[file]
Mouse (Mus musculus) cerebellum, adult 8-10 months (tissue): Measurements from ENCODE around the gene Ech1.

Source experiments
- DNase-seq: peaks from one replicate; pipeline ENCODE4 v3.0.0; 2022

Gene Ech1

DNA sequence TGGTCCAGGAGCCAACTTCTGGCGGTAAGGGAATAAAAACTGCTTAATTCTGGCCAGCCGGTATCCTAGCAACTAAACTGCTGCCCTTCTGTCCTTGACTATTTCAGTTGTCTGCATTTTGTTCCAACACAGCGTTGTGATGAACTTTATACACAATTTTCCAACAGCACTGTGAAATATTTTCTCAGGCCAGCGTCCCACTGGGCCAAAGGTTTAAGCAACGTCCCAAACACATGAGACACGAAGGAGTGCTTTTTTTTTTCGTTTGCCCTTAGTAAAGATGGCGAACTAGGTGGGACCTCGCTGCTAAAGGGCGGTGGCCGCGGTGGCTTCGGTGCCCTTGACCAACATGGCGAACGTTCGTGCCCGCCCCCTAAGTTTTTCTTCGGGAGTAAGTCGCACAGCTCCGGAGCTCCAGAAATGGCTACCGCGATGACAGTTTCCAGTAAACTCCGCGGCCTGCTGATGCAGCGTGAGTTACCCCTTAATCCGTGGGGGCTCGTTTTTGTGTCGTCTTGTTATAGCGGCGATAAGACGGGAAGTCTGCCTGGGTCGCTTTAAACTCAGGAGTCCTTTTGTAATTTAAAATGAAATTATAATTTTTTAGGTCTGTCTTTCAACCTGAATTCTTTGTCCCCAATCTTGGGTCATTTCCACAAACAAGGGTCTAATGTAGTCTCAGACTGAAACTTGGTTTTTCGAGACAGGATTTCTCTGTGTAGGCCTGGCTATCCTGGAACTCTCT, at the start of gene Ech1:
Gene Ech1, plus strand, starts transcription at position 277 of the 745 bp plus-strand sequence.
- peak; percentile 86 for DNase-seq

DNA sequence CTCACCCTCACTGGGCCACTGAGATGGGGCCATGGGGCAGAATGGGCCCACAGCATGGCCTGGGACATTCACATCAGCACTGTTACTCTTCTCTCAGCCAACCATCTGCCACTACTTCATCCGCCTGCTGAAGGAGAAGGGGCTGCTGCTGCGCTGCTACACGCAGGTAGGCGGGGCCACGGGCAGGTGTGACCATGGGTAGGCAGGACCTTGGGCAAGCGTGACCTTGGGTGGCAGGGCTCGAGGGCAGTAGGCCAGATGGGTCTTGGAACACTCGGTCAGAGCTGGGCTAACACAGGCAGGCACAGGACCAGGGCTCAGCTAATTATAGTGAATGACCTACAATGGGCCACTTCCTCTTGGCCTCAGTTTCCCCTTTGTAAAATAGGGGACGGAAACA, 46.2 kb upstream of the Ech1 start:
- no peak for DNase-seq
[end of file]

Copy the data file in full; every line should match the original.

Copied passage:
Mouse (Mus musculus) cerebellum, adult 8-10 months (tissue): Measurements from ENCODE around the gene Ech1.

Source experiments
- DNase-seq: peaks from one replicate; pipeline ENCODE4 v3.0.0; 2022

Gene Ech1

DNA sequence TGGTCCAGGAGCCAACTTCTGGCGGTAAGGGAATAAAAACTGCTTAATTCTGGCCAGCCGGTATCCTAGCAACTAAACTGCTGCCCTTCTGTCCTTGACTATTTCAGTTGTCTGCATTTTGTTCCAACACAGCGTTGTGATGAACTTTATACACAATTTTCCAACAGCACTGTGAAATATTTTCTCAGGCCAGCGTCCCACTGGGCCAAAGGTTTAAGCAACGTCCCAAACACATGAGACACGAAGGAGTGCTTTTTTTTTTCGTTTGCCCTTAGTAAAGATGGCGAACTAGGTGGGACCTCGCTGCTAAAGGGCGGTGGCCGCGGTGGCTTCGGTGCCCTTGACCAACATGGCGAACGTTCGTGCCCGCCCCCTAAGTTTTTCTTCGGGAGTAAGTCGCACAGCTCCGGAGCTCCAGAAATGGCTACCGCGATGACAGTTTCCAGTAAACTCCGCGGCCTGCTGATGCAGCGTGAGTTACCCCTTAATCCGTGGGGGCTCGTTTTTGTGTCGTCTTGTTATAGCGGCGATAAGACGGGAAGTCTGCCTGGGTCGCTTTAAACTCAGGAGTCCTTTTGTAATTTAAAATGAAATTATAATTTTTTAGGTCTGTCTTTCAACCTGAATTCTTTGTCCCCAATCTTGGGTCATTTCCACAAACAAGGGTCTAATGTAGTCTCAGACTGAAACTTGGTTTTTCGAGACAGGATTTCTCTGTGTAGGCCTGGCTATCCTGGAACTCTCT, at the start of gene Ech1:
Gene Ech1, plus strand, starts transcription at position 277 of the 745 bp plus-strand sequence.
- peak; percentile 86 for DNase-seq

DNA sequence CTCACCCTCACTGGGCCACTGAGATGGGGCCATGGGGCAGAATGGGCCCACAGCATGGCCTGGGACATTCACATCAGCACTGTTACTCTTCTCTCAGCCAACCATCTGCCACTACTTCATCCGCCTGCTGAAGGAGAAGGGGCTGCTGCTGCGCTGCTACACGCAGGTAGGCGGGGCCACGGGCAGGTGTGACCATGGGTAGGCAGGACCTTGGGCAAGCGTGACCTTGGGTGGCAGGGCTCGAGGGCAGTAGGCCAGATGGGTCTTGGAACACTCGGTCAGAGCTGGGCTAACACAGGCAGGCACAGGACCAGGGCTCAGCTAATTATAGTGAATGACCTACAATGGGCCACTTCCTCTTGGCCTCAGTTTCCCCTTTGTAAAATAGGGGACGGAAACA, 46.2 kb upstream of the Ech1 start:
- no peak for DNase-seq